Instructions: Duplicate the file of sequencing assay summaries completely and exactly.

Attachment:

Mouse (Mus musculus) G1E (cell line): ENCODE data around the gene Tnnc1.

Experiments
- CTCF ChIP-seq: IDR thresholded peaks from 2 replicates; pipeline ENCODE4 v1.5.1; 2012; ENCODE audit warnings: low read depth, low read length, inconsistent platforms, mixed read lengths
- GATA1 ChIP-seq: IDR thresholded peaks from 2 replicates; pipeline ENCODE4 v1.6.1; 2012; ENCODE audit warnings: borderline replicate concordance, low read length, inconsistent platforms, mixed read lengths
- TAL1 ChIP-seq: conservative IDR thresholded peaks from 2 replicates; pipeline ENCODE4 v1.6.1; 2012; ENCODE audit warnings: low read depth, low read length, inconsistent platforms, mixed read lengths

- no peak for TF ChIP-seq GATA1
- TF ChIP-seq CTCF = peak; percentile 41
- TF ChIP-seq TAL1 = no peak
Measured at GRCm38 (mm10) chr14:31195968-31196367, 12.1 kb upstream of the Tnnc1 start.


Mouse (Mus musculus) G1E (cell line): ENCODE data around the gene Tnnc1.

Experiments
- CTCF ChIP-seq: IDR thresholded peaks from 2 replicates; pipeline ENCODE4 v1.5.1; 2012; ENCODE audit warnings: low read depth, low read length, inconsistent platforms, mixed read lengths
- GATA1 ChIP-seq: IDR thresholded peaks from 2 replicates; pipeline ENCODE4 v1.6.1; 2012; ENCODE audit warnings: borderline replicate concordance, low read length, inconsistent platforms, mixed read lengths
- TAL1 ChIP-seq: conservative IDR thresholded peaks from 2 replicates; pipeline ENCODE4 v1.6.1; 2012; ENCODE audit warnings: low read depth, low read length, inconsistent platforms, mixed read lengths

- no peak for TF ChIP-seq GATA1
- TF ChIP-seq CTCF = peak; percentile 41
- TF ChIP-seq TAL1 = no peak
Measured at GRCm38 (mm10) chr14:31195968-31196367, 12.1 kb upstream of the Tnnc1 start.